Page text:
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The Effect of Bans and Taxes on Passive Smoking

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  • Jérôme Adda
  • Francesca Cornaglia

Abstract

This paper evaluates the effect of smoking bans in public places on the exposure to tobacco smoke of non-smokers and contrasts it with the effect of excise taxes. Exploiting data on cotinine - a metabolite of nicotine - as well as state and time variation in anti-smoking policies across US states, we show that smoking bans in public places can perversely increase the exposure of non-smokers to tobacco smoke by displacing smokers to private places where they contaminate non-smokers, and in particular young children. In contrast, we find that higher taxes are an efficient way to decrease exposure to tobacco smoke, especially for those most exposed. We supplement this analysis by showing that bans have little effect on smoking cessation, and present evidence of displacement from public places using data on time use.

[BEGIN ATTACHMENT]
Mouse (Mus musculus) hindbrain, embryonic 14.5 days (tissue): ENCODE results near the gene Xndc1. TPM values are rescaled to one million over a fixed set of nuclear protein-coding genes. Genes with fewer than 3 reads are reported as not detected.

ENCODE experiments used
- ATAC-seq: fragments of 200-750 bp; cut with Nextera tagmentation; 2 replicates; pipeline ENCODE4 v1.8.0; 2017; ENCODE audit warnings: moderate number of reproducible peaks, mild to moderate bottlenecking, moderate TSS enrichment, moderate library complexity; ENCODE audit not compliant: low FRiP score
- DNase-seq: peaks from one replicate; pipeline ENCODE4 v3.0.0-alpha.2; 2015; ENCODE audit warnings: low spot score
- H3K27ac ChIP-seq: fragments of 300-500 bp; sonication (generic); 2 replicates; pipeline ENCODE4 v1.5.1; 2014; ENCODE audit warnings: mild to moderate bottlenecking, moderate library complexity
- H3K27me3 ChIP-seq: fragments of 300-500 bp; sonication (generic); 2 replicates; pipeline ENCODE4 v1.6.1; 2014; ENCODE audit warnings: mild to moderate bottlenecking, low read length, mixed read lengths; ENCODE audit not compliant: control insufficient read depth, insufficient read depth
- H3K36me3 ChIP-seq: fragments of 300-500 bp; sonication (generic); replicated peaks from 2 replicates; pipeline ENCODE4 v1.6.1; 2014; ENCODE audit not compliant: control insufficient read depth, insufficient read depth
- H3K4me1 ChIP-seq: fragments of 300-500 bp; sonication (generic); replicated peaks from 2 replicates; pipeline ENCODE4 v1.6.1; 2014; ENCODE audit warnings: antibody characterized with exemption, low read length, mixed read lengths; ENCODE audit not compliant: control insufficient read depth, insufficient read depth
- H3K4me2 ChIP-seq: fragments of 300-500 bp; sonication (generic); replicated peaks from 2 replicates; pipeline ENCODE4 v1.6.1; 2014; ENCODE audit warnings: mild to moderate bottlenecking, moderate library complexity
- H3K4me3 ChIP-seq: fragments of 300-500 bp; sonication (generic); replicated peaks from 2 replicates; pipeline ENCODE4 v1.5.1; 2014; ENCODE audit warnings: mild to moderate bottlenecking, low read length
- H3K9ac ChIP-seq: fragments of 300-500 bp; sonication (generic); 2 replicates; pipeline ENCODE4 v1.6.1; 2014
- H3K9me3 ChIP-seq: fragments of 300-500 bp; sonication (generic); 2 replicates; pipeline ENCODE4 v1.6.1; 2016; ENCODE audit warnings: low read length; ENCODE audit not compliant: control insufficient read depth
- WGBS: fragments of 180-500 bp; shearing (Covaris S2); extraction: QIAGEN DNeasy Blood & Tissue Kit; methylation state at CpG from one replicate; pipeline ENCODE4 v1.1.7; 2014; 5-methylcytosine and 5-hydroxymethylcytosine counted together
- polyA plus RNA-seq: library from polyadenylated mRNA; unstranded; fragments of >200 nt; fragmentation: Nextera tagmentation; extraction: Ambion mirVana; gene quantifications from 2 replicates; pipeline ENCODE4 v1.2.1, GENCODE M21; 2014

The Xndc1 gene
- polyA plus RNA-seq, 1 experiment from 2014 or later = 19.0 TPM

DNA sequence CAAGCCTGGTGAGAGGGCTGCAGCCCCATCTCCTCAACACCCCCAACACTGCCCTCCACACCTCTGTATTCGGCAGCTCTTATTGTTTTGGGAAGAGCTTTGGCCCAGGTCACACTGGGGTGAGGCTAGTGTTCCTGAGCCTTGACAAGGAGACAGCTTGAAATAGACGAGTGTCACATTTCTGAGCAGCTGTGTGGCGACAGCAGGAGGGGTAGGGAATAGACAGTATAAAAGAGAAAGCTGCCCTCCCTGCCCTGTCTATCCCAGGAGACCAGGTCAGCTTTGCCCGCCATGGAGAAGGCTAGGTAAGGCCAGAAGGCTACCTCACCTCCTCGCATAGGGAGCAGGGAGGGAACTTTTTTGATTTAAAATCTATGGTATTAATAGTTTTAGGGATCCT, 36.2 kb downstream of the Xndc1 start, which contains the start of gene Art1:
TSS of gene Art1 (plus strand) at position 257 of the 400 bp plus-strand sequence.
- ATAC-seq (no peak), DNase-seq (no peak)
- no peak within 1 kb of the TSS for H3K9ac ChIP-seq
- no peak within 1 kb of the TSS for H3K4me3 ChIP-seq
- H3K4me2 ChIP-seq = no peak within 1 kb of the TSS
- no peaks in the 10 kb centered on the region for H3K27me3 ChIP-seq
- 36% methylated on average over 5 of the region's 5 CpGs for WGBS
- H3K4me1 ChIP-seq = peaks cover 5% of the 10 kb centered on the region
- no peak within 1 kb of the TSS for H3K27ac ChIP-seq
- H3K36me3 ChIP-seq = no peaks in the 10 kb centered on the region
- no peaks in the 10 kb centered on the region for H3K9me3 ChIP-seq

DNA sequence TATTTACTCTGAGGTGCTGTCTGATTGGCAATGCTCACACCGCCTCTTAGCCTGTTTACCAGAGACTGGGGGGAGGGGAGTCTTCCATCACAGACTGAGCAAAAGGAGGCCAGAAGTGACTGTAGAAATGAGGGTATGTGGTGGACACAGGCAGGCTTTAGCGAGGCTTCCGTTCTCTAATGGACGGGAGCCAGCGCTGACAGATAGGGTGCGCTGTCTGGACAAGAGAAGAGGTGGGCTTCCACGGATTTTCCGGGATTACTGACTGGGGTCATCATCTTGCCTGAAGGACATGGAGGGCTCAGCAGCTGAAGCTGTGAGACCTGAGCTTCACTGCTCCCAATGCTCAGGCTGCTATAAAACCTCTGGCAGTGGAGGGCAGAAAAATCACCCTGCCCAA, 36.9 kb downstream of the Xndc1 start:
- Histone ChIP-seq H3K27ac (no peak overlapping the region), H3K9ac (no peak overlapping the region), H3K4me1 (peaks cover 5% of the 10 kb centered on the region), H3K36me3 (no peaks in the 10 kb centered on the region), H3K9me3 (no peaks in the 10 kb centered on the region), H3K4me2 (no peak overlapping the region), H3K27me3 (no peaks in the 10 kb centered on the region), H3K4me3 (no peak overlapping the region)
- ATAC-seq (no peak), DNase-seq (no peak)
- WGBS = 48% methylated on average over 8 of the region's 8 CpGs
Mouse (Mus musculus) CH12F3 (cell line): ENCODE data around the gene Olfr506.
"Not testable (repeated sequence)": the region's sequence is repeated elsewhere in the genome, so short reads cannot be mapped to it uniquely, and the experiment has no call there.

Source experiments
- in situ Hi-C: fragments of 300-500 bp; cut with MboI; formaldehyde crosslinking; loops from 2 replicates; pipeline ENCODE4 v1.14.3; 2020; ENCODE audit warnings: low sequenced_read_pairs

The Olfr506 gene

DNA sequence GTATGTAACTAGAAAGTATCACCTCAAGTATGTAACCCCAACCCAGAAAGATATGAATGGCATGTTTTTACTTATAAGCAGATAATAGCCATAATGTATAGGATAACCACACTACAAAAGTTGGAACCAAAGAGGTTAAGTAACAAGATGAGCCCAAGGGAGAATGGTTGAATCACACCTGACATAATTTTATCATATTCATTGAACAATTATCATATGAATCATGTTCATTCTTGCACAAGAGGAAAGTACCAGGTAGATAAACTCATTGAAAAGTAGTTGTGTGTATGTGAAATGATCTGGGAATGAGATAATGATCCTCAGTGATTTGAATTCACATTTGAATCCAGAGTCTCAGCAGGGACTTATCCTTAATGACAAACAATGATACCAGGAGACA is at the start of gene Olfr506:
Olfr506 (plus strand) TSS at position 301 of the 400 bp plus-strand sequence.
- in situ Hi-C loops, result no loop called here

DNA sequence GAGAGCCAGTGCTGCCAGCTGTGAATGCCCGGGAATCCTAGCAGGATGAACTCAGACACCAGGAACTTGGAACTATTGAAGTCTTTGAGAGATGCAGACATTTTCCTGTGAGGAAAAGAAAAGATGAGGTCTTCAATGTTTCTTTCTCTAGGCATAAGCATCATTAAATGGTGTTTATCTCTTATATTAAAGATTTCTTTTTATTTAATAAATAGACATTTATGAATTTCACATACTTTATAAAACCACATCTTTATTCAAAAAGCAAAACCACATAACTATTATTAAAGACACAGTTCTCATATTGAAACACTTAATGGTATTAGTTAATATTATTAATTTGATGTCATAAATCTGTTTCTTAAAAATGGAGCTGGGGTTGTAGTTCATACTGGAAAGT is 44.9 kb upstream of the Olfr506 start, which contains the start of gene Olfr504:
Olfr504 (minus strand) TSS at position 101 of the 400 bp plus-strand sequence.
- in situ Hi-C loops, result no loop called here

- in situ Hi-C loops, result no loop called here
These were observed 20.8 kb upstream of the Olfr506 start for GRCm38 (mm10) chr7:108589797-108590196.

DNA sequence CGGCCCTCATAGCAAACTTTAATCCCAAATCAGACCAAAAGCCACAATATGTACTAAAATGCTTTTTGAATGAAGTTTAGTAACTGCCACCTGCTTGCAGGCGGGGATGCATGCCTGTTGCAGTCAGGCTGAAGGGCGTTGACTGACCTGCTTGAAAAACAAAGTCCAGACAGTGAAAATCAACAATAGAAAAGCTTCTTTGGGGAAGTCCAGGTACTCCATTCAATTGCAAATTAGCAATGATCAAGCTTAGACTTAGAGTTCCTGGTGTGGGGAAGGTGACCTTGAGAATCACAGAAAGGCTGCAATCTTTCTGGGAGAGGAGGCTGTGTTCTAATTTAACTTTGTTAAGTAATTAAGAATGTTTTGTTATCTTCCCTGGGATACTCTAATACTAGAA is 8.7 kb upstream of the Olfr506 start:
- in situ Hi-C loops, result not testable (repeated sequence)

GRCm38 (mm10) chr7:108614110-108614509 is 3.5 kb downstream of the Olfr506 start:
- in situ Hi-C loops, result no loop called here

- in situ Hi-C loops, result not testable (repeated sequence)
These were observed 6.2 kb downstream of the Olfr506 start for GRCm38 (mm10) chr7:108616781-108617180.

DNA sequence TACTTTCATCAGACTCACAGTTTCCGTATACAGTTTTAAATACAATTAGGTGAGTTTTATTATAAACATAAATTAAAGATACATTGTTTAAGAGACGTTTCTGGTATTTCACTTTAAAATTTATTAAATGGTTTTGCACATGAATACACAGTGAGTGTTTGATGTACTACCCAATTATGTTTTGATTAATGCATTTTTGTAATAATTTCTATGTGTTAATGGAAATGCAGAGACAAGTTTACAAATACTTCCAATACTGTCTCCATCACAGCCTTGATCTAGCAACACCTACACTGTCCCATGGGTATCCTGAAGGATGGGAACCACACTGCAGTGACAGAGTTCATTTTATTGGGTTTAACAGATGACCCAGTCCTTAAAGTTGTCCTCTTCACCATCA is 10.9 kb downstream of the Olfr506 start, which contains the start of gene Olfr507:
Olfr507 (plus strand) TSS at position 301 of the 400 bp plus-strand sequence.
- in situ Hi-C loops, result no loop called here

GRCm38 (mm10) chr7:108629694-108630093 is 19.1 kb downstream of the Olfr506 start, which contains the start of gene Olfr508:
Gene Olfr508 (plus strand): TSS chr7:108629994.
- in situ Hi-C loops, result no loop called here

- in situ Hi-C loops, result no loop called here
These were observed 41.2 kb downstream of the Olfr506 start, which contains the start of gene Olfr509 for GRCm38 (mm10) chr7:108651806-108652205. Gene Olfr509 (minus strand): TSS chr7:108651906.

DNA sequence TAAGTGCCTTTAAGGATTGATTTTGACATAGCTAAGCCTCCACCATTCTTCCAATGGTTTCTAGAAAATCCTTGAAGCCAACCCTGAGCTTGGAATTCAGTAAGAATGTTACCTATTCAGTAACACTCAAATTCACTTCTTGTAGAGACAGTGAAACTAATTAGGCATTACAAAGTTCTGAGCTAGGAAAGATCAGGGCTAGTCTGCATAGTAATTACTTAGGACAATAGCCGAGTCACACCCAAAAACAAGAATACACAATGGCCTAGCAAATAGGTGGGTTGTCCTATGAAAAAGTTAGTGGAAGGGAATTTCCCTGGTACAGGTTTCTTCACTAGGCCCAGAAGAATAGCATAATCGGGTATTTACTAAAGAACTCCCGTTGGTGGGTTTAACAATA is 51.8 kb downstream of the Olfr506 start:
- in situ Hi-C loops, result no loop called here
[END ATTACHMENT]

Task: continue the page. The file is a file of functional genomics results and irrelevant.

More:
Suggested Citation

  • Jérôme Adda & Francesca Cornaglia, 2009. "The Effect of Bans and Taxes on Passive Smoking," CEP Discussion Papers dp0950, Centre for Economic Performance, LSE.
  • Handle: RePEc:cep:cepdps:dp0950
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    References listed on IDEAS

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    More about this item

    Keywords

    smoking; taxes; bans;
    All these keywords.

    JEL classification:

    • I1 - Health, Education, and Welfare - - Health
    • H2 - Public Economics - - Taxation, Subsidies, and Revenue

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